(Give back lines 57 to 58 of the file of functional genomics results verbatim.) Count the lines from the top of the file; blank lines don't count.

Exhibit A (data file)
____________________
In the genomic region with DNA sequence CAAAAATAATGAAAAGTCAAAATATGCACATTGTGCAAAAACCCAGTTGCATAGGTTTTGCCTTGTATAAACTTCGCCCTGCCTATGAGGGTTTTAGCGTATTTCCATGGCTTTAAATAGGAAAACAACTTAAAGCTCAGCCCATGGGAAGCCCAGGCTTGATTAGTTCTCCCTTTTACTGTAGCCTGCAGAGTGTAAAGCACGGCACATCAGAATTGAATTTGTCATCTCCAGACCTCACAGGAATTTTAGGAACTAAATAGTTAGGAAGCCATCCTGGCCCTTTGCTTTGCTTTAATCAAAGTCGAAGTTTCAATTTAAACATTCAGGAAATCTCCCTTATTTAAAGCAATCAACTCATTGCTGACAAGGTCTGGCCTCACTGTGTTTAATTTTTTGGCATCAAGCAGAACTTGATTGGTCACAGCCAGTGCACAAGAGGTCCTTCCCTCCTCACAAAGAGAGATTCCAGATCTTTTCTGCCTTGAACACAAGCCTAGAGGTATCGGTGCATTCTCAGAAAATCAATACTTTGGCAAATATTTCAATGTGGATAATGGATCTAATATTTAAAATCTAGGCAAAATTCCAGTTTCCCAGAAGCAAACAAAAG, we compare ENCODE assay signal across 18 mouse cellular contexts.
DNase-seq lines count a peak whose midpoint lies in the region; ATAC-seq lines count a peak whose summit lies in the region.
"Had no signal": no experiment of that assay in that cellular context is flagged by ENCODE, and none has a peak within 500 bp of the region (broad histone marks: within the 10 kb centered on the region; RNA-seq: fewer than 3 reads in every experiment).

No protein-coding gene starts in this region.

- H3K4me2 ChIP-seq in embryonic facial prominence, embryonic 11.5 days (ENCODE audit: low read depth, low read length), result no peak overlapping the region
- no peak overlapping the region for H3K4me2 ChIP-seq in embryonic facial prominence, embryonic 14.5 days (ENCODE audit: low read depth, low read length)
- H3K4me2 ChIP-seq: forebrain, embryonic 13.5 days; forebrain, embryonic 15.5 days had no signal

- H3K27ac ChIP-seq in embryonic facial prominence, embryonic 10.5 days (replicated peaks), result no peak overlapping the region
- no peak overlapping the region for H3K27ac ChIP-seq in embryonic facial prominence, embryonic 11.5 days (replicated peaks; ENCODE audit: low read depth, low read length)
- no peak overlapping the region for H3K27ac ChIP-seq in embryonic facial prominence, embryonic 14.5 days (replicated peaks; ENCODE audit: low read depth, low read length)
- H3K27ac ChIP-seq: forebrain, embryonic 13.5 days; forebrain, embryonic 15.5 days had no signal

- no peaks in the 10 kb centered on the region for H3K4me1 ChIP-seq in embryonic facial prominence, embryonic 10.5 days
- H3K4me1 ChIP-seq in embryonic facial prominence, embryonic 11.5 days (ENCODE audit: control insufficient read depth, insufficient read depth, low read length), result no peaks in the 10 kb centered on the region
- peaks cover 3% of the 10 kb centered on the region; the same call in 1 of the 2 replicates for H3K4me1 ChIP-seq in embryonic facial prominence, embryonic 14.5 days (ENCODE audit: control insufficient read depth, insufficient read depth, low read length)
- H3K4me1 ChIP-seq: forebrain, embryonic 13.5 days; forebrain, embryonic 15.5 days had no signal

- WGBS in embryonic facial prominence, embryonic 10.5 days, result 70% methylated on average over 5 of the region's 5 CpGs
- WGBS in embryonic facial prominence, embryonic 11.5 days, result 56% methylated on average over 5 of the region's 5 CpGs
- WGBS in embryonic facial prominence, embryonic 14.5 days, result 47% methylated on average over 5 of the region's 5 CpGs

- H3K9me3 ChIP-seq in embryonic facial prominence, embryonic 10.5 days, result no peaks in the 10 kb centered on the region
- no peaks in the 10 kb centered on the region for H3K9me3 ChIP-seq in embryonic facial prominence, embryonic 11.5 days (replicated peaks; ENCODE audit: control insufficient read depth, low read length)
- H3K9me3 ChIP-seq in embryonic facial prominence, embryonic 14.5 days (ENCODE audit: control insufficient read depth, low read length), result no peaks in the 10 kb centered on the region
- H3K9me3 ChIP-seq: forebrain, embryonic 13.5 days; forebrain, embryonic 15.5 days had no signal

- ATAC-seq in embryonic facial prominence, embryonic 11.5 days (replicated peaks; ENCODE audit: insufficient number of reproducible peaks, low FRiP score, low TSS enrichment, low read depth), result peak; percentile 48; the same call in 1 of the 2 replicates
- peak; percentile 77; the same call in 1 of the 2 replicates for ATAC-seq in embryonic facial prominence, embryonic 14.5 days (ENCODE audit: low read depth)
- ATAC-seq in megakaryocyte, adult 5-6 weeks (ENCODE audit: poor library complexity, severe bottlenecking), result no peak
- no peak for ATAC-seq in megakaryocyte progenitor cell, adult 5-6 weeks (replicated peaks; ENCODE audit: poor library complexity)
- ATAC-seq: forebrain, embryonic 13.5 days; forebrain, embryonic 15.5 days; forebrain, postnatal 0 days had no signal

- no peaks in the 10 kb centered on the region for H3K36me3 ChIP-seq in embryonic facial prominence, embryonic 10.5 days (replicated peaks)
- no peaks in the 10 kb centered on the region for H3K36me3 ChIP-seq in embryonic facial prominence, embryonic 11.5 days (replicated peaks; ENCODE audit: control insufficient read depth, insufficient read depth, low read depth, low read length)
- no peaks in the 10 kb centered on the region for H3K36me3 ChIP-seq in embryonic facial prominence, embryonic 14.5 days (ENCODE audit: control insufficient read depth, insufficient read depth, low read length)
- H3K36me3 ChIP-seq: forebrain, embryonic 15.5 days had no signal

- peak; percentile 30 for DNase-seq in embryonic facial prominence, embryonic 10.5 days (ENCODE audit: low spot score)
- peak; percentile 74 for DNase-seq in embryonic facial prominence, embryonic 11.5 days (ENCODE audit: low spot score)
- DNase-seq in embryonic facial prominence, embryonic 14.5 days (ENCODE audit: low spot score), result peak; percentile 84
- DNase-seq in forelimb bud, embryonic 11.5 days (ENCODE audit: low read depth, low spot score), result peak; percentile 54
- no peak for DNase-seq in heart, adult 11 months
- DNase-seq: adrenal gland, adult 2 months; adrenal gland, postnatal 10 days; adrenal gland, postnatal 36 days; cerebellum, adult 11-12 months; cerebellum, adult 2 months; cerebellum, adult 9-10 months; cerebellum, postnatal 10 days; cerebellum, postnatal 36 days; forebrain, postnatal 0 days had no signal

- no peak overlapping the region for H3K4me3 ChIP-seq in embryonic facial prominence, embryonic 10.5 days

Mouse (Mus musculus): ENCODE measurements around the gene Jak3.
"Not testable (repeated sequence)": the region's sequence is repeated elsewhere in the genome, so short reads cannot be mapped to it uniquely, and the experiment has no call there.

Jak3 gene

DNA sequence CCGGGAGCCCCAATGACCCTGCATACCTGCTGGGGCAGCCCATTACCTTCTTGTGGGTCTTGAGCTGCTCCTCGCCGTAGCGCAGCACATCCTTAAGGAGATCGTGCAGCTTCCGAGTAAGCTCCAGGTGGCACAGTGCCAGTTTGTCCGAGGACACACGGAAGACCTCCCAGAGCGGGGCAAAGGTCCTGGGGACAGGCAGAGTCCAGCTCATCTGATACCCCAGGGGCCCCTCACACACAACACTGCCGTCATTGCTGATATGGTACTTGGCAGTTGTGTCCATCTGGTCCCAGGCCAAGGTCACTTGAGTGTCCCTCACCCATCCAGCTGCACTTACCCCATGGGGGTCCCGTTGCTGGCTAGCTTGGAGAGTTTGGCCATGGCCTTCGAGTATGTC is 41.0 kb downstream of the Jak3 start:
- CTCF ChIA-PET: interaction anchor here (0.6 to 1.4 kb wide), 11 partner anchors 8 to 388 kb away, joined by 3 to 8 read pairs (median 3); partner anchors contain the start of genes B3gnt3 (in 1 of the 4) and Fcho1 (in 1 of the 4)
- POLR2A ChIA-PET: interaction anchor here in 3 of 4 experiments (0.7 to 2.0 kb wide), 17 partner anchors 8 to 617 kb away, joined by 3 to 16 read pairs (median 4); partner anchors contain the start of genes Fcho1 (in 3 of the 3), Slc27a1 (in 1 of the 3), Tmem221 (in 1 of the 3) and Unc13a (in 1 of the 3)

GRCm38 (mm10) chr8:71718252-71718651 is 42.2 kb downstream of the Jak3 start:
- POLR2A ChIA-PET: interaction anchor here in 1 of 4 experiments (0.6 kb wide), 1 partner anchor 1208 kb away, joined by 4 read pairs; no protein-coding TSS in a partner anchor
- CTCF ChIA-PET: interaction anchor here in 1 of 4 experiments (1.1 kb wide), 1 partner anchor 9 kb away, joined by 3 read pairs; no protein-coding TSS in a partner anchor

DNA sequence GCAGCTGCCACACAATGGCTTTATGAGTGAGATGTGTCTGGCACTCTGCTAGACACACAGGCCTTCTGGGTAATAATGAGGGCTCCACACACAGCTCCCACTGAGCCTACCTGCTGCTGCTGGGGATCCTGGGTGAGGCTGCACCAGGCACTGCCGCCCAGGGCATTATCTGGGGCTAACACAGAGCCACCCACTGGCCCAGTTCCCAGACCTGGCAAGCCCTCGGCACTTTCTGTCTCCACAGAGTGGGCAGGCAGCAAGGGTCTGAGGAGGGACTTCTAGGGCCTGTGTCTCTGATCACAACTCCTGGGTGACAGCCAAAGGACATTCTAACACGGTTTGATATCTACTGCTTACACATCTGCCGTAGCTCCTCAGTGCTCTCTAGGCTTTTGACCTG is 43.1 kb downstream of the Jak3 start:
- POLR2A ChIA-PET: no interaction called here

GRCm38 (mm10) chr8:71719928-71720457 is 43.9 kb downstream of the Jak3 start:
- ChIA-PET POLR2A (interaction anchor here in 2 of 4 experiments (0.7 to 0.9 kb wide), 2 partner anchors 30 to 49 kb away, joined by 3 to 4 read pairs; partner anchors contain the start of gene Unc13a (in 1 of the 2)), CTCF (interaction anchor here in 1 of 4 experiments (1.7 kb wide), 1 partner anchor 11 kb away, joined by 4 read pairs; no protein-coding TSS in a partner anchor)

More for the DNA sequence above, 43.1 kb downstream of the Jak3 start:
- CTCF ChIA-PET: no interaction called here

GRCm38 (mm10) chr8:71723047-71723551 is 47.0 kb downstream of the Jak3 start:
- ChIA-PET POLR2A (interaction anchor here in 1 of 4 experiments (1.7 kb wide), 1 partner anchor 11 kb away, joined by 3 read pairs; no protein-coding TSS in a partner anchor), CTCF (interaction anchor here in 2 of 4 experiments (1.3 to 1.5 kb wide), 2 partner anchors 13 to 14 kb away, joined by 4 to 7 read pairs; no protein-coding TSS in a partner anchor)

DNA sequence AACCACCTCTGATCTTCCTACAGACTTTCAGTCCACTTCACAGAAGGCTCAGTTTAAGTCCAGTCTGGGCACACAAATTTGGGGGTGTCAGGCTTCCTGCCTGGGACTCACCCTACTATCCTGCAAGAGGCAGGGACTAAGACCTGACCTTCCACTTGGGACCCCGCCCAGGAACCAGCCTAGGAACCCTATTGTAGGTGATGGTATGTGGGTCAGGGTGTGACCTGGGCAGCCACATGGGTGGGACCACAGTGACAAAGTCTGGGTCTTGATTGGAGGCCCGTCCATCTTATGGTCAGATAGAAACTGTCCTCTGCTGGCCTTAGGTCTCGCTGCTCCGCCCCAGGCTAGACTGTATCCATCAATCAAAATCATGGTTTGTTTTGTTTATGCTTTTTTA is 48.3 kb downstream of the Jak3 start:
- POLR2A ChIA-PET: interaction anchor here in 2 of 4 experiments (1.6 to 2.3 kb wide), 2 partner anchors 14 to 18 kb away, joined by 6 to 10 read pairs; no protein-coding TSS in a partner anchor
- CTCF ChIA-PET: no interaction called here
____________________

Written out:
- POLR2A ChIA-PET: interaction anchor here in 2 of 4 experiments (1.6 to 2.3 kb wide), 2 partner anchors 14 to 18 kb away, joined by 6 to 10 read pairs; no protein-coding TSS in a partner anchor
- CTCF ChIA-PET: no interaction called here